H&P has prepared a glossary to explain historical terms that are not in common use today. This is designed for readers of H&P's policy papers, opinion articles and Number 10 guest historian features, as well as students, journalists and policy makers.
All entries have been prepared by the editors of H&P's Number 10 guest historian series: Whitfield prize-winner Dr Ben Griffin and Dr Andrew Thompson of Cambridge University and Dr Andrew Blick, of King's College London.
The representative body of Scotland from the thirteenth century through to the Act of Union with England in 1707, and since 1999 Scotland's devolved legislature. Prior to 1707 it consisted of the three estates of clerics, lay tenants-in-chief and burgh commissioners meeting within a single chamber. Scottish constituencies were created for the Westminster parliament after 1707 and arrangements for Scottish representative peers were also made.
A group of sixteen peers elected to represent Scottish interests in the House of Lords. The Act of Union (1707) abolished the Scottish Parliament. While new constituencies enabled Scotland to send MPs to Westminster, a different arrangement was made to cope with Scottish peers, with sixteen elected for each parliamentary session. The practice continued until 1963 when all Scottish hereditary peers were granted the right to sit in the House of Lords. Similar arrangements were made following the Act of Union (1800) with Ireland, allowing twenty-eight Irish peers to be elected to the Lords. Unlike in the Scottish case, these peers were elected for life, rather than a single parliamentary session.
The Secretaries of State, along with the First Lord of the Treasury, were the most important Ministers in the eighteenth century. Their remit included both foreign and domestic affairs. The courts of Europe were divided geographically, determining whether it was the Northern or Southern Secretary who was responsible for Britain's relations with them. The growing importance of imperial affairs was apparent with the creation of a separate Secretary of State for the Colonies out of the Southern Department in 1768. This first incarnation lasted until 1782 when there was a significant structural reorganisation and the Northern and Southern Secretaryships were abolished and replaced by a new Foreign Secretary and Home and Colonial Secretary.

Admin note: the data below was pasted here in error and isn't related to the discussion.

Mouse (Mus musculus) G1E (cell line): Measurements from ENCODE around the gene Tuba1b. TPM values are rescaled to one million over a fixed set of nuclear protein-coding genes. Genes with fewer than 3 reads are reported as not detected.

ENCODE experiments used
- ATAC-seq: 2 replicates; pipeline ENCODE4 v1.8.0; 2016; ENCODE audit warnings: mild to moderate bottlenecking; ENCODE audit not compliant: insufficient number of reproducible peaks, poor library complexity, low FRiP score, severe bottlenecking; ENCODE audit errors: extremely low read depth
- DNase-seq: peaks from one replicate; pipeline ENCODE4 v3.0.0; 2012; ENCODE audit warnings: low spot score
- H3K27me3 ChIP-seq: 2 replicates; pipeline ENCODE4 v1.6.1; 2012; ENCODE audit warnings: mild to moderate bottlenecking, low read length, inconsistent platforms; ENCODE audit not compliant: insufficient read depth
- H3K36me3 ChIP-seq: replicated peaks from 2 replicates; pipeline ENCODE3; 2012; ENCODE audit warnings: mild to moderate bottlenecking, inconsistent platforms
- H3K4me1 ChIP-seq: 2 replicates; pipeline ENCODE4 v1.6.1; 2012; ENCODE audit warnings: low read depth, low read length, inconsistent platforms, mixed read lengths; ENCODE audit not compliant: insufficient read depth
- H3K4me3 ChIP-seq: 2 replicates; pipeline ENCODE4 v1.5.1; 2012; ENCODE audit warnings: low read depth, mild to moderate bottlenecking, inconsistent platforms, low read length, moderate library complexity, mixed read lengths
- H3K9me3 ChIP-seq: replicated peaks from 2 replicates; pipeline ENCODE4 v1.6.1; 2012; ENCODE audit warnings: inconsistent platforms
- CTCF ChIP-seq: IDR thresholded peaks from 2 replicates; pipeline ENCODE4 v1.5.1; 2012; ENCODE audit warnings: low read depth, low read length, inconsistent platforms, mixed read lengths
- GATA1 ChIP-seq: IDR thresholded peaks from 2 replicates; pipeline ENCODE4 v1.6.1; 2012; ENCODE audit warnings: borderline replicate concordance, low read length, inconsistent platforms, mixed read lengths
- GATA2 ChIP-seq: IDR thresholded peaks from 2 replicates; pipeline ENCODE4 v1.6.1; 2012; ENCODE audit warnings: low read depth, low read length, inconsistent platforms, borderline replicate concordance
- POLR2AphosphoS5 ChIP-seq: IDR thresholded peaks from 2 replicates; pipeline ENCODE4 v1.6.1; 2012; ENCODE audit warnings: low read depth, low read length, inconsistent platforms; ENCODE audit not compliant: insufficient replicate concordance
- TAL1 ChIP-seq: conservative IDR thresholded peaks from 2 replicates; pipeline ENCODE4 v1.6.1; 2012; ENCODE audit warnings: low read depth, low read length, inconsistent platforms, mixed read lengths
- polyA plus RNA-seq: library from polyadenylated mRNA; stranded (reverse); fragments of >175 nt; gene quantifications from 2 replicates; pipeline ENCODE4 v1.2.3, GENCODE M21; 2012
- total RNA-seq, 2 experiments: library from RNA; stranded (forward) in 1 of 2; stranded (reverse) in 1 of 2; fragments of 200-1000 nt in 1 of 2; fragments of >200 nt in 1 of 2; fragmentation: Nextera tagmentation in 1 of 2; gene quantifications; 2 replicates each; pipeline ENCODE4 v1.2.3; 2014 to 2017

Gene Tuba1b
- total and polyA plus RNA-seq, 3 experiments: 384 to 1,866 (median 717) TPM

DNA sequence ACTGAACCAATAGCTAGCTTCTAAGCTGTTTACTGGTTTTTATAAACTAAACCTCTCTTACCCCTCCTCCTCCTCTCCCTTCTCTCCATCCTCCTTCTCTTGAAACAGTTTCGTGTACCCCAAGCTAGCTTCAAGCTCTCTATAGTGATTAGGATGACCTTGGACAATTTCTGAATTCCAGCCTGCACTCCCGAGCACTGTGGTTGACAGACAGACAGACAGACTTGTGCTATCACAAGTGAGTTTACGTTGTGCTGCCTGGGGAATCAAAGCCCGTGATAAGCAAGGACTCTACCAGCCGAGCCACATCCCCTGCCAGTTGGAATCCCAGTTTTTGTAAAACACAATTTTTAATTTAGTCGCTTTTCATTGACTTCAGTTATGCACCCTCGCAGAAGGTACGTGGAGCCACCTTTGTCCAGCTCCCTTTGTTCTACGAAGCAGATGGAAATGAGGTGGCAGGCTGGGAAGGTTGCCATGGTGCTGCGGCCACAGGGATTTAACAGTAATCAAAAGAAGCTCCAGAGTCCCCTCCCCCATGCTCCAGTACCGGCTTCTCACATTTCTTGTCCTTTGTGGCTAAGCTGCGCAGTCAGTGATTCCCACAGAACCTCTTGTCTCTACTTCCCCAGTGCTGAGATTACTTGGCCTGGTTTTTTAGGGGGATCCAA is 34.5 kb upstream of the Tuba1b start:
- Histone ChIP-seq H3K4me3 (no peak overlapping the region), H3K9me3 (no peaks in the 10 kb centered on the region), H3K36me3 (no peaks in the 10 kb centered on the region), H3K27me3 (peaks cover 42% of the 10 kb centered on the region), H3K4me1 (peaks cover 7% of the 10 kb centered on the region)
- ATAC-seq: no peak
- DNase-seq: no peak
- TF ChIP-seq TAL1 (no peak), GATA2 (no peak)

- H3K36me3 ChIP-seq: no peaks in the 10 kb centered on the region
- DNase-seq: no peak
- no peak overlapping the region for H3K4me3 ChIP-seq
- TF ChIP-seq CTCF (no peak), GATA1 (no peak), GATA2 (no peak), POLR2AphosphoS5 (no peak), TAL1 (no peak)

The claim made by supporters of the Marquess of Rockingham in the 1760s that their ability to form a stable government was being undermined by external forces. Irritated that the monopoly on office of the Old Corps Whigs had been broken, they looked for sinister explanations of their fate. Generally, they attributed their poor relationship with George III to the influence of Lord Bute. Although Bute's tenure in office was short, the Rockinghamites claimed that he continued to exert covert influence on the King.
The Seven Years War (1756-63) was a conflict involving Russia, the Habsburg monarchy and France on one side and Britain and Prussia on the other. The Habsburgs were keen to expel Frederick II of Prussia from Silesia. The Anglo-French component of the conflict played out in north-western Germany, India, the Caribbean and in North America. William Pitt the elder and the Duke of Newcastle led a British administration that was able to secure considerable victories at Minden, Quebec and Quiberon Bay in 1759. The extent of British victory led to disputes about how best to win the peace and disagreements about Britain's continued involvement in the European war, once colonial objectives had been secured.
An office that produces income but requires minimal activity on behalf of the officeholder. Abolishing sinecures, which were frequently a reward for loyalty or to win influence, was one of the aims of economical reform.
A tax levied on documents, now typically associated with property sales. The imposition of a duty on legal documents and newspapers through the Stamp Act (1765) was one of the causes of increased tension between Britain and the American colonies in the period prior to the American War of Independence. The government wished to off-set the costs of the Seven Years War by getting the colonists to contribute towards imperial defence. The colonists were adamant that there should be 'no taxation without representation'. While many in Parliament disagreed about the means of taxing the colonists, few doubted that Parliament had the right to do so.
The ruling dynasty in Scotland and England from 1603 until 1688. Following James II's deposition in 1688, the Stuarts went into exile. Their supporters were known as Jacobites.
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